Going further back, what made you want to be a scientist?
A couple of years before I finished high school, I had a special science class. It was basically one of those classes you took for credits. However, that year, they changed the teacher for the class and our new teacher was awesome. He really made us think. He gave us an issue of Scientific American and we would discuss articles in it, all of which I found fascinating. I was on a career path to dental school. You give a national test and you rank programs by your preference. I took the exam and put dental school as my first preference. I put biology as my second choice, which is what I ended up getting into.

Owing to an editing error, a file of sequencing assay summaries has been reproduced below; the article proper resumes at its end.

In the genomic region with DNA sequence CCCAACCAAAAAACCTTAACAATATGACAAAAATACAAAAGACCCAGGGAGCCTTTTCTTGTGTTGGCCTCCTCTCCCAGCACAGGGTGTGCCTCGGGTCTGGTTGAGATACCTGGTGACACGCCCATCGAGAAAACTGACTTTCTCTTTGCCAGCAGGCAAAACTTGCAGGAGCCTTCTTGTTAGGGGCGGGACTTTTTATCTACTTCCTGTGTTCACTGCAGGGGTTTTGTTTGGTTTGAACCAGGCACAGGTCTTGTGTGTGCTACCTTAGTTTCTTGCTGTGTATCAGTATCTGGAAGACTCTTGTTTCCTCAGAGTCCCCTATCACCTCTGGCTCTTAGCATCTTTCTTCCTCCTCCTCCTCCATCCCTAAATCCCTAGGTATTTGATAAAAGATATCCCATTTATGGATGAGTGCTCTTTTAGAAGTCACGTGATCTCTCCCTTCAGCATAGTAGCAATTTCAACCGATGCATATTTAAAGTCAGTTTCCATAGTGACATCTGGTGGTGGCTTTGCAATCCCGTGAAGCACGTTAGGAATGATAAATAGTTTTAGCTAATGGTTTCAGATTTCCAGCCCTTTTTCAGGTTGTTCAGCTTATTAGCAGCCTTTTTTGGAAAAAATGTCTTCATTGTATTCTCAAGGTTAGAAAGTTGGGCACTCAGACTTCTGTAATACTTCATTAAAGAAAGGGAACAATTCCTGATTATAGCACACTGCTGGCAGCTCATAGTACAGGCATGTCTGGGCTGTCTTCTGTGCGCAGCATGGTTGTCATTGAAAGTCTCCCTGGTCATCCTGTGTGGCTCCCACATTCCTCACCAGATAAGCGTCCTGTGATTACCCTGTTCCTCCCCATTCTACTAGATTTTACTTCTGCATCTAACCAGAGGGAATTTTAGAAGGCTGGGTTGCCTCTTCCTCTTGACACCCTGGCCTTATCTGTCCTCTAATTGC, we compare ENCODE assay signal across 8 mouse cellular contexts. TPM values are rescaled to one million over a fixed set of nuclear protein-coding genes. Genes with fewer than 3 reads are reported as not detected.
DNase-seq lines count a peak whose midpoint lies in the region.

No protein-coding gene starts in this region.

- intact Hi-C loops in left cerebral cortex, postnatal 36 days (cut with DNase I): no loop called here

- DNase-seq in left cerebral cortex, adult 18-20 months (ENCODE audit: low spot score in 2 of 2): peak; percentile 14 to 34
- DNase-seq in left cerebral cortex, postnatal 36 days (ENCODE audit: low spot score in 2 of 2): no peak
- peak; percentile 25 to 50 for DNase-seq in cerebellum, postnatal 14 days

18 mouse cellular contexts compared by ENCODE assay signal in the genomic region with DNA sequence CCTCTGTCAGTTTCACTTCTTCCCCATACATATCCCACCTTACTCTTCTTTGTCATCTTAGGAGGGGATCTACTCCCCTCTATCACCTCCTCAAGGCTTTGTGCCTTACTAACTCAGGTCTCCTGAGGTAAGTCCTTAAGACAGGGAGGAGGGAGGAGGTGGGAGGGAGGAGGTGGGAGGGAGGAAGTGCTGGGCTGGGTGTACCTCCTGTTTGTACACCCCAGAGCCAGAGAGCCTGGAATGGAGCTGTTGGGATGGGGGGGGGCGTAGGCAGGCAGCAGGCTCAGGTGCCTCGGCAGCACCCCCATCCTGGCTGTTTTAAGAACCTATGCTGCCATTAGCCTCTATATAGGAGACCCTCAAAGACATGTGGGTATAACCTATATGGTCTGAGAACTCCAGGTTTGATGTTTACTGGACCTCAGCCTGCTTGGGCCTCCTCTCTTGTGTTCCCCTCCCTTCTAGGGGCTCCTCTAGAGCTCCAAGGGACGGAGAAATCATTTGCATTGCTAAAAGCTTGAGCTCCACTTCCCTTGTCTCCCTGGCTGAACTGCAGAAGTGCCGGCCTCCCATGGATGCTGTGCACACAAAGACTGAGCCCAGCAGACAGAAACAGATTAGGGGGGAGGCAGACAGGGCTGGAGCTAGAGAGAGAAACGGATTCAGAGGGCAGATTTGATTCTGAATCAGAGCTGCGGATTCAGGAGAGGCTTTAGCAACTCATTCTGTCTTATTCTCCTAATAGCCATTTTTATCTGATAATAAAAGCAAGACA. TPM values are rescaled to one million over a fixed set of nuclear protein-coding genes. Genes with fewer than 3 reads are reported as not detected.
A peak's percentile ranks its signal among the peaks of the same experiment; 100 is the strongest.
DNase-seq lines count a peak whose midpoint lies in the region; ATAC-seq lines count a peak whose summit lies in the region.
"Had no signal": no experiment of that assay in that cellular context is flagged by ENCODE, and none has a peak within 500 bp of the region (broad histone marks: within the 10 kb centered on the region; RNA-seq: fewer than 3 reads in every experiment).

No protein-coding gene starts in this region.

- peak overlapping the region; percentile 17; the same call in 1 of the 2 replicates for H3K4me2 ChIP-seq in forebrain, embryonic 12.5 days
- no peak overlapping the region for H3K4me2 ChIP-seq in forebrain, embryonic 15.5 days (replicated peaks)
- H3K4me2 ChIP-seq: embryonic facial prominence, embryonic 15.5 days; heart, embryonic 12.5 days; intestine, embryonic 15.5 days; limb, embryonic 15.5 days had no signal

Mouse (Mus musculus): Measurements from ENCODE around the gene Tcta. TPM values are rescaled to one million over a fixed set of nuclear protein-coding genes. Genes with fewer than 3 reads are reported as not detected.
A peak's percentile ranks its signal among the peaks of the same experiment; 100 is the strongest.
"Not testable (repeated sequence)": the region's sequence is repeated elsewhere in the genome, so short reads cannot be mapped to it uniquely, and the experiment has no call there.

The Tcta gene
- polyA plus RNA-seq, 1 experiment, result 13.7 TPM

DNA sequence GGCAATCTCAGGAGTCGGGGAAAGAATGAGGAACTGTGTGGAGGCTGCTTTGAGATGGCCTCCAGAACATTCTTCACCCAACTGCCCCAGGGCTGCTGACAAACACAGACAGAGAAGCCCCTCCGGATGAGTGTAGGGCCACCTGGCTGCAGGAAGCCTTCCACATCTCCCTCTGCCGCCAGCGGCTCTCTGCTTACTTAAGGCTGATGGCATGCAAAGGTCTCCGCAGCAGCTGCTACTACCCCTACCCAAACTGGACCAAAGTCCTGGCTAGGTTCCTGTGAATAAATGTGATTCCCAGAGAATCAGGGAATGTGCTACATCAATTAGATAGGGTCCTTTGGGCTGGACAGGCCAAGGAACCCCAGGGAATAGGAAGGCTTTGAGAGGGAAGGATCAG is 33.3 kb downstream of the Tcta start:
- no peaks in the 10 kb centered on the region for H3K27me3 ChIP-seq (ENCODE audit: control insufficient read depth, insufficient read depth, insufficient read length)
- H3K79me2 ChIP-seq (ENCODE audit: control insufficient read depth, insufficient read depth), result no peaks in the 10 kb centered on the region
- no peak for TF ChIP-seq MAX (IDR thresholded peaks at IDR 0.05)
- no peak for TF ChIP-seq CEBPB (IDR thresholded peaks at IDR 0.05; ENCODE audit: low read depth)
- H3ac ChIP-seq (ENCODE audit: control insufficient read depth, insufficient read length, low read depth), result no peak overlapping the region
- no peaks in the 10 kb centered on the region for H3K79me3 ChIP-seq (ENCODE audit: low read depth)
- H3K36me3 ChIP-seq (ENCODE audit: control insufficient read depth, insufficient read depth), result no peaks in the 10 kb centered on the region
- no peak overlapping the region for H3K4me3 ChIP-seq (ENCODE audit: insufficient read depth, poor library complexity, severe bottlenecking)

First day of school, first class, and I was hooked. It was a Bio 101 class and we learned about abysmal fauna that lived in extreme environments, like at the bottom of the sea. That's what made me initially decide to study ecology! I did a summer project where I collected marine algae next to mining run-off sites. It was very interesting – we were mixing biochemistry with ecology, understanding how levels of contamination affected the algae. But then a position opened up in a physiology lab and I just decided to try it! So, I have worked in many different labs, on many different kinds of projects. And a lot of times it has been serendipity (again!), people offered me opportunities to come work with them, and I said, "Sure!" The same is true for the training program in Ohio. There were two sites that offered the program, one in Miami and the other in Ohio. And when I was researching, I clicked on the link for Ohio, because I had to pick one! And the moment I got there, I thought, "Wow, this is the place I have always wanted to be in!" The network I made there became references for a lot of my thesis work. And the next steps just seemed to follow!